Sadly 8,369 were unidentified.
You’ll come across their graves engraved with the following epitaph:
“ A Soldier of the Great War Known Unto God”
Tyne Cot Cemetery is the largest Commonwealth cemetery in the world.
The rear of the cemetery is delineated by a huge wall known as the Memorial to the Missing.
King Albert I of Belgium gave the grounds to the United Kingdom in perpetuity in recognition of the sacrifices made by the British Empire in defending and liberating Belgium during WWI.
The Commonwealth War Graves Commission built the cemetery designed by Sir Herbert Baker and inaugurated it in 1927.
The cemetery contains sculptures by Joseph Hermitage and Ferdinand Victor Blunstone.
The latter was also involved in sculpting part of the Newfoundland National Memorial.
The CWGC has been maintaining Tyne Cot Cemetery to this day.
The 343 graves located between the Sacrifice Cross and the Memorial Wall are the original field graves dug between October 6, 1917 and March 1918.
The men buried there belonged to the 50th Northumbrian and 33rd Divisions and two Canadian Units.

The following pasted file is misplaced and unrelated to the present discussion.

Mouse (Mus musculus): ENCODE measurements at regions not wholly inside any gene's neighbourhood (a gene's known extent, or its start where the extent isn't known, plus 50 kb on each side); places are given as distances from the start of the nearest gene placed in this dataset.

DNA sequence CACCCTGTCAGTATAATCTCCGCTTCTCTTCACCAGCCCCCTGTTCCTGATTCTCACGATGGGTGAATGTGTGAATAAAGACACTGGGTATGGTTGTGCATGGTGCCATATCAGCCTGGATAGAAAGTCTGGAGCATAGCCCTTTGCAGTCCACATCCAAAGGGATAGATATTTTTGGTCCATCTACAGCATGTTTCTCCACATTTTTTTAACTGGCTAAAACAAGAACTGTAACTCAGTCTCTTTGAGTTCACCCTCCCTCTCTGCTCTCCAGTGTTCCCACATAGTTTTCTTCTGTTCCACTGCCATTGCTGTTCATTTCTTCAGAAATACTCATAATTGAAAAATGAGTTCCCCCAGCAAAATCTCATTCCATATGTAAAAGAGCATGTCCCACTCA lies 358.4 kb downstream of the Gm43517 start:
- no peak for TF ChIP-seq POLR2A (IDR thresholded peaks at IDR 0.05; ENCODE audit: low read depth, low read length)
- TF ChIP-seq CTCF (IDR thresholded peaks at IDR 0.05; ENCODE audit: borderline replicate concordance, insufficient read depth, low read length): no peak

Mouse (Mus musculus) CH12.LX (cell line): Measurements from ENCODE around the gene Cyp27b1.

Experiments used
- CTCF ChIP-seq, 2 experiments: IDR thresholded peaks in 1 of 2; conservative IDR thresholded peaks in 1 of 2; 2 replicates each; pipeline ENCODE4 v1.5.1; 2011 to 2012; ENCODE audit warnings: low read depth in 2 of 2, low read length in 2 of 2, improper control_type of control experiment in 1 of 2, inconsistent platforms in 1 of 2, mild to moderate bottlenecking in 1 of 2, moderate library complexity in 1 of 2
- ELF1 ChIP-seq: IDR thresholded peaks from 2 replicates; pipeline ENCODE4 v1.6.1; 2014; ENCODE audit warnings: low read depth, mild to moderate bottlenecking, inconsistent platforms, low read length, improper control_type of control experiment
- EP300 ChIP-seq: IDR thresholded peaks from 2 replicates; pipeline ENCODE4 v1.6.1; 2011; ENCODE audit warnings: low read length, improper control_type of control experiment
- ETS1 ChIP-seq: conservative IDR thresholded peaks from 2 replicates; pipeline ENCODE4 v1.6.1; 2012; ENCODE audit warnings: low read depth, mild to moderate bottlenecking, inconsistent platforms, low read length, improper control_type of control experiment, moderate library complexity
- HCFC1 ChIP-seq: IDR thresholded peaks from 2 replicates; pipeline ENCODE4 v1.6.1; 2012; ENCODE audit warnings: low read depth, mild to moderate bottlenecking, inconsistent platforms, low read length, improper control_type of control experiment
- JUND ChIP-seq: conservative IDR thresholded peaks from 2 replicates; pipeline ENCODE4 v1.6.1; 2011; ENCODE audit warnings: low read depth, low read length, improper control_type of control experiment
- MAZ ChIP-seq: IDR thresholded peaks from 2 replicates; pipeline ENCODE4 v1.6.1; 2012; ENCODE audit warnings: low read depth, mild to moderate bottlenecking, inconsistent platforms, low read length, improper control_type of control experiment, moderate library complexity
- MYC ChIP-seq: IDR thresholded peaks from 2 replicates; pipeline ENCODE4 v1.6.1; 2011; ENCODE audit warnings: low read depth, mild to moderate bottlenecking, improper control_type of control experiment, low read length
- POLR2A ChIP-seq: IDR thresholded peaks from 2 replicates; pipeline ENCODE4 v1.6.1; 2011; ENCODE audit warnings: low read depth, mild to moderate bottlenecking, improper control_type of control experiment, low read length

Their graves have been left untouched.
This explains their irregular layout, as they were dug in haste.
They include four German graves, among which three are unidentified.
The Visitors Book is located at the entrance.
Tyne Cot Cemetery Memorial Wall to the Missing
A impressive wall known as the Tyne Cot Cemetery Memorial to the Missing marks the north-eastern boundary of the cemetery.
It is engraved with the names of 33,783 soldiers of the Commonwealth Forces and 1,176 New Zealander soldiers, who fell in the area after 16 August 1917 and whose identity has never been established.
The New Zealand Commonwealth War Graves Commission chose to erect their War Memorials on the battlefields where their men fell.
The Tyne Cot New-Zealand Memorial, however, is integrated to the Memorial Wall.
The Tyne Cote Memorial Wall continues the list of the Missing’s names engraved in the Menin Gate Memorial in Ypres.
Sadly, the Menin Gate proved to be too “small” to bear all their names…
An arbitrary cut-off date of August 15, 1917 was therefore chosen.
The names of those who went missing passed this date were engraved on Tyne Cot Memorial Wall.
A superb rotunda marks each end of the Memorial Wall.
The visitors book is located in the rotunda located near the cemetery’s Interpretative Center.
Tyne Cot Cemetery Interpretative Centre
I suggest that you visit the Interpretative Centre before the cemetery.
Queen Elisabeth inaugurated the centre in July 2006 on the occasion of the 90th anniversary of the Battle of Passchendaele.
The EC, the Flemish Government, the Province of West Flanders, the commune of Zonnebeke and a private partner provided the €1,5 million necessary for its construction.